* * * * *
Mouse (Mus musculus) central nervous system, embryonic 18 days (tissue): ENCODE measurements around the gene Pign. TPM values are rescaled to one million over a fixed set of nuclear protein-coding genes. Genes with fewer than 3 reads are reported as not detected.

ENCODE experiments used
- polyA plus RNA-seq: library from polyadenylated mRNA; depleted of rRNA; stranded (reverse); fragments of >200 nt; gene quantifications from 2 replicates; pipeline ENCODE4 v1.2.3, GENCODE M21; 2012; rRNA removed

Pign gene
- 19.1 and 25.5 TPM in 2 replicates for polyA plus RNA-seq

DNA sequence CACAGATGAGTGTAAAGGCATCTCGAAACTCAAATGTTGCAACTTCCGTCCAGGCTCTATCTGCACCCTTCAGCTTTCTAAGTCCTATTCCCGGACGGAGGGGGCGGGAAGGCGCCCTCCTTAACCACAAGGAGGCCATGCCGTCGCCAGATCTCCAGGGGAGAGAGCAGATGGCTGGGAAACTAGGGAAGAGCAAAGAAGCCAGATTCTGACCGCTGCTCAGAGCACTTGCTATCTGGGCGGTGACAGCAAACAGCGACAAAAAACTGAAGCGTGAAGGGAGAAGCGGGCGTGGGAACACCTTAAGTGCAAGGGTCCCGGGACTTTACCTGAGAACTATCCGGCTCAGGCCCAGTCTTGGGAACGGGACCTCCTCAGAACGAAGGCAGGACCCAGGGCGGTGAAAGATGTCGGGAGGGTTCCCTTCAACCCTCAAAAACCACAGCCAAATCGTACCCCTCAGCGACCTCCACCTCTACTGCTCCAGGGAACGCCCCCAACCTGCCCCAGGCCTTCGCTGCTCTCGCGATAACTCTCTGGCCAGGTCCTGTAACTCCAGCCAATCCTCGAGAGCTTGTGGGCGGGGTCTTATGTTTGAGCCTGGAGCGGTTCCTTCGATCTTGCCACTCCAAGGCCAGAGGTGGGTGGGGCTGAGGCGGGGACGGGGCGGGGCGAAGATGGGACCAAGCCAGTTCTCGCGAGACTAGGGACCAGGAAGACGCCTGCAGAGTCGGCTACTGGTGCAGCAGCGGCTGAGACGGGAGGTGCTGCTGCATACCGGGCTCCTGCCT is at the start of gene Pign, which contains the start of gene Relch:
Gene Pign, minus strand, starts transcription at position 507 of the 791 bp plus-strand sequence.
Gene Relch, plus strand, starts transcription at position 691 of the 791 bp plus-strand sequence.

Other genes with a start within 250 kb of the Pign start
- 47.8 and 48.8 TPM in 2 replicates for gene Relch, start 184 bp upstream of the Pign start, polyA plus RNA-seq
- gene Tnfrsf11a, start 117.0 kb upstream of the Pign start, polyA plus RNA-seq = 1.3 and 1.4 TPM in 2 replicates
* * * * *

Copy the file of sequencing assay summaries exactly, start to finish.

Mouse (Mus musculus) central nervous system, embryonic 18 days (tissue): ENCODE measurements around the gene Pign. TPM values are rescaled to one million over a fixed set of nuclear protein-coding genes. Genes with fewer than 3 reads are reported as not detected.

ENCODE experiments used
- polyA plus RNA-seq: library from polyadenylated mRNA; depleted of rRNA; stranded (reverse); fragments of >200 nt; gene quantifications from 2 replicates; pipeline ENCODE4 v1.2.3, GENCODE M21; 2012; rRNA removed

Pign gene
- 19.1 and 25.5 TPM in 2 replicates for polyA plus RNA-seq

DNA sequence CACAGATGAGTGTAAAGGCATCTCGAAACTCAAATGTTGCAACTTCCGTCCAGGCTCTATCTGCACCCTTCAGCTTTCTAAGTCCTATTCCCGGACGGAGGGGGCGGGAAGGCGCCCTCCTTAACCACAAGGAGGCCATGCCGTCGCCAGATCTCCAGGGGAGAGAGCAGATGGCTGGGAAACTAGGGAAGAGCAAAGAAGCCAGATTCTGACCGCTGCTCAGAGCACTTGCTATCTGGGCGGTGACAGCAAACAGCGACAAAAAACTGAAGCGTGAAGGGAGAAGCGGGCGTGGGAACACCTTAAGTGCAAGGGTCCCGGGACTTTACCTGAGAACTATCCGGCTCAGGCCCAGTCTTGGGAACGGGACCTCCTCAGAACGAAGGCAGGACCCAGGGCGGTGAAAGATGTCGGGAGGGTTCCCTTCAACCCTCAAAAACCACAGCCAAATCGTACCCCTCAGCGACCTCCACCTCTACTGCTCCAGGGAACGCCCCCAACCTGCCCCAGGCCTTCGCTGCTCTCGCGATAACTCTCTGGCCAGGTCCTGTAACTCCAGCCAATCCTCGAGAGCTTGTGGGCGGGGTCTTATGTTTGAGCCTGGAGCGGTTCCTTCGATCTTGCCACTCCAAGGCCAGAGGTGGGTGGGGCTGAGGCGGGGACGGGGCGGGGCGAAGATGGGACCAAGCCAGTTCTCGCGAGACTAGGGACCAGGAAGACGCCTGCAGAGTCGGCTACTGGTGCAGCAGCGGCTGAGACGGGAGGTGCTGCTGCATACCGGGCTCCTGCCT is at the start of gene Pign, which contains the start of gene Relch:
Gene Pign, minus strand, starts transcription at position 507 of the 791 bp plus-strand sequence.
Gene Relch, plus strand, starts transcription at position 691 of the 791 bp plus-strand sequence.

Other genes with a start within 250 kb of the Pign start
- 47.8 and 48.8 TPM in 2 replicates for gene Relch, start 184 bp upstream of the Pign start, polyA plus RNA-seq
- gene Tnfrsf11a, start 117.0 kb upstream of the Pign start, polyA plus RNA-seq = 1.3 and 1.4 TPM in 2 replicates